Law firms can’t afford articled clerks, says Jennings

| 17/01/2011

(CNS): Following questions surrounding a number of graduates from the Cayman Islands Law School who have been unable to do their articles, the president of the Law Society has called on the legal profession to review the system. Charles Jennings has said that many smaller law firms in Cayman are neither in a position to offer the variety of work needed for articles, nor can they afford to take on clerks and train them. Despite there being some 550 qualified attorneys practicing in the Cayman Islands, it was recently revealed that around a dozen young local trainee lawyers had not been able to qualify because they could not find a place to complete the practical element of their qualification.

Speaking at the opening of the Grand Court last week, Jennings said that expectations regarding articles had to change and 2011 should be the year when the system was reviewed. The former partner with one of the islands’ largest law firms, Maples and Calder, said that while the Law Society sympathises with “their predicament” and was doing what it could to help, he warned that there were reasons why they could not all find places and that it was time to rethink the situation.

“Several law firms, particularly the smaller ones, simply cannot afford to take on an additional full-time employee to train, and furthermore do not have the facilities, or indeed the breadth of practice, to even meet the training requirements currently in force,” Jennings said.

He said that he was coming to the conclusion that the profession, the judiciary and the law school might need to revisit the whole question of articles, the remuneration and the expectations of employment following them.

“The Law Society certainly believes that well qualified, bright and able Caymanian graduates from the law school must have the means offered them to be admitted as attorneys-at-law here,” he said, adding that for some the present system was not delivering. “I’d like to propose that we ear-mark 2011 as the year in which we closely examine and … revise the present requirements to ensure it does … in a manner that sensibly meets the demands of both those students and … commercial and business reality.”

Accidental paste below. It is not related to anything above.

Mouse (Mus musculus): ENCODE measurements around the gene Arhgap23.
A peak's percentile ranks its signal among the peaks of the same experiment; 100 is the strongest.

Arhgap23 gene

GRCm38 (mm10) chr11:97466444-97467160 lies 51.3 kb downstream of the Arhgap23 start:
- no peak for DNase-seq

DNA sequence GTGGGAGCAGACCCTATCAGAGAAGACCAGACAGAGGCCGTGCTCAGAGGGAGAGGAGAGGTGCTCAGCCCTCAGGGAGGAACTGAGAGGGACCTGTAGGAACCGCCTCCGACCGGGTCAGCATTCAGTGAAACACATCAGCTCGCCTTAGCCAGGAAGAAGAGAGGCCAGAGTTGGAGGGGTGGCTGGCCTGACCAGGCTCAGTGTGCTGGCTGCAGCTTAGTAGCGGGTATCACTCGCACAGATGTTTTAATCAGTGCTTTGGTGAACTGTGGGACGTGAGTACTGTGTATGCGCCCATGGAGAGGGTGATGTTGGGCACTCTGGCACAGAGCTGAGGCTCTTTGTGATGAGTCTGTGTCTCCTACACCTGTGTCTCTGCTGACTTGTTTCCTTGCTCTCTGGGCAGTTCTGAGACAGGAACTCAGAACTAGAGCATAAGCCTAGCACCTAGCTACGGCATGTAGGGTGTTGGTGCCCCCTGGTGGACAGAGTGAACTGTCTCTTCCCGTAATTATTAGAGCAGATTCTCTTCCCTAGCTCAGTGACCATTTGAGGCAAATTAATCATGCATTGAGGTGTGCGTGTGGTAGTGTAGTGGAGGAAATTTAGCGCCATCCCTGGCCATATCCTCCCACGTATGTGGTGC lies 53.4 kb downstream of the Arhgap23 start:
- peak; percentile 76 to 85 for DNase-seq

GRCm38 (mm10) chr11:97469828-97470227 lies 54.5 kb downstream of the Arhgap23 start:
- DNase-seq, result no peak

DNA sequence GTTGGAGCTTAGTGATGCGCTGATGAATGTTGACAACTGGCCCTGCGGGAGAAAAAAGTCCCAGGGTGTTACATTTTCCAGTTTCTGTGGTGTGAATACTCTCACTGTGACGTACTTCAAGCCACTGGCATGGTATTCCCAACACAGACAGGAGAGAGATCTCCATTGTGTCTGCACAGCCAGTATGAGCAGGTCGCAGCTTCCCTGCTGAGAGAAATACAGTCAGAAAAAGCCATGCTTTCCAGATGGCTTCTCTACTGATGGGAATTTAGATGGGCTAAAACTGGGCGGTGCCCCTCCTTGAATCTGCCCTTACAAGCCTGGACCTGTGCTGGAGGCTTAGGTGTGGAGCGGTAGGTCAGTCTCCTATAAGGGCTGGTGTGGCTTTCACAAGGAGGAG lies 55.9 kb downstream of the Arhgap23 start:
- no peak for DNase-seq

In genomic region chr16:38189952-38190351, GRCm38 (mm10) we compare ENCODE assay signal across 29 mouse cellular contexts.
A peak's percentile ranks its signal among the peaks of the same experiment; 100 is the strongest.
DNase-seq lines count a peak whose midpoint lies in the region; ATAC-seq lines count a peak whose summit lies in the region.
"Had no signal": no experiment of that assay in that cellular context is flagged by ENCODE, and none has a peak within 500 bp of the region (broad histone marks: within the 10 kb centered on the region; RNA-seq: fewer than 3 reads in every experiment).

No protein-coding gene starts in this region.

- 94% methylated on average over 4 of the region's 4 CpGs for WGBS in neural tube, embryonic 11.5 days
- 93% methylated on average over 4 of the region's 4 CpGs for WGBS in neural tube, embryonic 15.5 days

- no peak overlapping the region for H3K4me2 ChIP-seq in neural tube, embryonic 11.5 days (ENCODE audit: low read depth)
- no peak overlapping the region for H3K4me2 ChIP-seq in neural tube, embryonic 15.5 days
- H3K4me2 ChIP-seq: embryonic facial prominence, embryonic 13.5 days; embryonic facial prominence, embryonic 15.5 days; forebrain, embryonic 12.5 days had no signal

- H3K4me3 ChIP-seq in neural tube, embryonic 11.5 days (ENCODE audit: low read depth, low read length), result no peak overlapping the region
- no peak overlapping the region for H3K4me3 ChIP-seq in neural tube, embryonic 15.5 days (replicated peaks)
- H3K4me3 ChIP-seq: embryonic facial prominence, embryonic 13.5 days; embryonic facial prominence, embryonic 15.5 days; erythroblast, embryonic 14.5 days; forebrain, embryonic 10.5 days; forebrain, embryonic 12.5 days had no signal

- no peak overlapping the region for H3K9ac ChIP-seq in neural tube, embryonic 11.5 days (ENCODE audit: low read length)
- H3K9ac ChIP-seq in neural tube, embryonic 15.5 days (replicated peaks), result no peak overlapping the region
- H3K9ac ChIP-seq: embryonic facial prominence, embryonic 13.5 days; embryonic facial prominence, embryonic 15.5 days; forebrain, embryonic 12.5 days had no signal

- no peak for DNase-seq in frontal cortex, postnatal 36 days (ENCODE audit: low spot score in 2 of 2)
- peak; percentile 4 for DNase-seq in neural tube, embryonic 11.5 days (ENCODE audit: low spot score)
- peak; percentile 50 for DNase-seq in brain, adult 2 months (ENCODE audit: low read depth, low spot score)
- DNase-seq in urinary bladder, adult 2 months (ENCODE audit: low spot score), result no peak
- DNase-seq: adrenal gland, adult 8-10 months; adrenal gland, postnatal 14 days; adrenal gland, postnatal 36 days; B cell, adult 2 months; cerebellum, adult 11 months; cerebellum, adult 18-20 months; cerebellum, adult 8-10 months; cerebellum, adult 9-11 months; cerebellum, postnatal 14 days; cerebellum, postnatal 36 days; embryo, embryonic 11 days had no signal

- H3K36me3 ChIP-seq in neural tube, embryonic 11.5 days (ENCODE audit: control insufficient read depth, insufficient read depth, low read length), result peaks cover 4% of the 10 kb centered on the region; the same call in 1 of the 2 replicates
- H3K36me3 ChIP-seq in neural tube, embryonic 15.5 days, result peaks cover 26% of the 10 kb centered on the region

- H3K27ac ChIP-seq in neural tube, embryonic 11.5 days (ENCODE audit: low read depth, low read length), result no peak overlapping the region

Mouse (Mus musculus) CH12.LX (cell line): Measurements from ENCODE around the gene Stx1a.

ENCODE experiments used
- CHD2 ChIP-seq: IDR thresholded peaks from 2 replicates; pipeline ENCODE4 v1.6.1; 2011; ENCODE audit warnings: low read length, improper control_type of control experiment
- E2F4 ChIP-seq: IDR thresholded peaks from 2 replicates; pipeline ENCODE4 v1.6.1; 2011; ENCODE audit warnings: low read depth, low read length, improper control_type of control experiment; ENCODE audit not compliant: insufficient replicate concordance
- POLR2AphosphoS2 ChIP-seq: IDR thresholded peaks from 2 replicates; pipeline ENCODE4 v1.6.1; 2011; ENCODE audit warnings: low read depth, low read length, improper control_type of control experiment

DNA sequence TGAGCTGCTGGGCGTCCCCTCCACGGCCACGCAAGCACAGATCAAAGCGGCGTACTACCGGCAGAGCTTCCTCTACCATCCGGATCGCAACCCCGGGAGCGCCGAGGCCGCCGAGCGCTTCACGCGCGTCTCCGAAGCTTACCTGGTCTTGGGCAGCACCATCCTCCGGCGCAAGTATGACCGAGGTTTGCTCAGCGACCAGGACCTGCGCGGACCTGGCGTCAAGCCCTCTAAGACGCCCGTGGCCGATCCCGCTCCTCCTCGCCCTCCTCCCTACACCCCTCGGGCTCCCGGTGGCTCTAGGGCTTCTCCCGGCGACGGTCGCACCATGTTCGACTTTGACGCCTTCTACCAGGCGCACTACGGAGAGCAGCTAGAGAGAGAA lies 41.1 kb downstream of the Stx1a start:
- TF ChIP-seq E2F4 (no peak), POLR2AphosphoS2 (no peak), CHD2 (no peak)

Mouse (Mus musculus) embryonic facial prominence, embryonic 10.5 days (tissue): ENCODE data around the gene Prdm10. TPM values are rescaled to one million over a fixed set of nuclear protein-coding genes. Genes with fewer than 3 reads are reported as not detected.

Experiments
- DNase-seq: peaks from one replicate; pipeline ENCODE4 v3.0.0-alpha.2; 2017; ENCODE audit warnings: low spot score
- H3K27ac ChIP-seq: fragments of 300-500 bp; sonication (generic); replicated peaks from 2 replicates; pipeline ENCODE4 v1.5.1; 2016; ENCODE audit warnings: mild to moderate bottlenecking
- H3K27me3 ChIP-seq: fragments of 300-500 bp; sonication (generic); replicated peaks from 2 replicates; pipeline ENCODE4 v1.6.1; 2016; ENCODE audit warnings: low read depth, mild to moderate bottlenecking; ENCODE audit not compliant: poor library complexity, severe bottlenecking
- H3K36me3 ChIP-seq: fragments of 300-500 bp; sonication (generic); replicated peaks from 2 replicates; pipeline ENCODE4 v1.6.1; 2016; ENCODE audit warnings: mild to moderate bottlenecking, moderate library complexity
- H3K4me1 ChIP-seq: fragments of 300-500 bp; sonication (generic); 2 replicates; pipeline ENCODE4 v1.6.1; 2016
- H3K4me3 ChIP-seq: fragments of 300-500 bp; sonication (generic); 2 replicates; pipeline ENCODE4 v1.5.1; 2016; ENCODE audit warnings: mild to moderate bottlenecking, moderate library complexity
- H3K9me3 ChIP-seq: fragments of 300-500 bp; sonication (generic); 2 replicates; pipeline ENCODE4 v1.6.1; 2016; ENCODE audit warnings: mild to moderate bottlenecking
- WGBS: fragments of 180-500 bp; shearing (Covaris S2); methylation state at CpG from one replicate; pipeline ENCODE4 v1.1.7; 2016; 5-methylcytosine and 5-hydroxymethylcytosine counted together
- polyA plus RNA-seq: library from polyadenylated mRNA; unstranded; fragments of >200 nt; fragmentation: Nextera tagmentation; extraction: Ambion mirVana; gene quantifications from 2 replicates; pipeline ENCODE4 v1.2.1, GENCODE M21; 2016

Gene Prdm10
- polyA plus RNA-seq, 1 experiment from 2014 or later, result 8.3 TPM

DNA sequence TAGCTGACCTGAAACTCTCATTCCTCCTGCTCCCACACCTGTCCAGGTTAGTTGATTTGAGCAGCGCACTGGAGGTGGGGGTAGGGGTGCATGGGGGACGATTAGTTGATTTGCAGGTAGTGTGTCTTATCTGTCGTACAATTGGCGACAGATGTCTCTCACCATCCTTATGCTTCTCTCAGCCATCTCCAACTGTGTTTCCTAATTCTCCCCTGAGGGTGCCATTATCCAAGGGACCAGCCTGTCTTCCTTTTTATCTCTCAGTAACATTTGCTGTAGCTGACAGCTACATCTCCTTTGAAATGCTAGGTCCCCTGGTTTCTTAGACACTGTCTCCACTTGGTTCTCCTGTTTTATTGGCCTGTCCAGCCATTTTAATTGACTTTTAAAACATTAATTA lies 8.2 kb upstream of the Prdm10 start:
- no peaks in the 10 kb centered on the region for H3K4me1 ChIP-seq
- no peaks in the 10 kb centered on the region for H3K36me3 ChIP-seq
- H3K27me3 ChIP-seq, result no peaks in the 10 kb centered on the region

During the ceremonial opening Attorney General Sam Bulgin and President of the Cayman Bar Association James Bergstrom had both noted that there were still graduates that had not found places but everything was being done to find a solution to the situation.

Following Jenning’s speech, Chief Justice Anthony Smellie also remarked  that it was unfortunate that after studying hard to qualify for the profession these young lawyers were being denied the ability to qualify, and called on the profession to help.

The problem was raised in the Legislative Assembly at the end of last year when MLA Alden McLaughlin asked why the young would-be lawyers were struggling to find places and what efforts were being made by the attorney general to put pressure on legal firms to provide the necessary training opportunities for young Caymanians.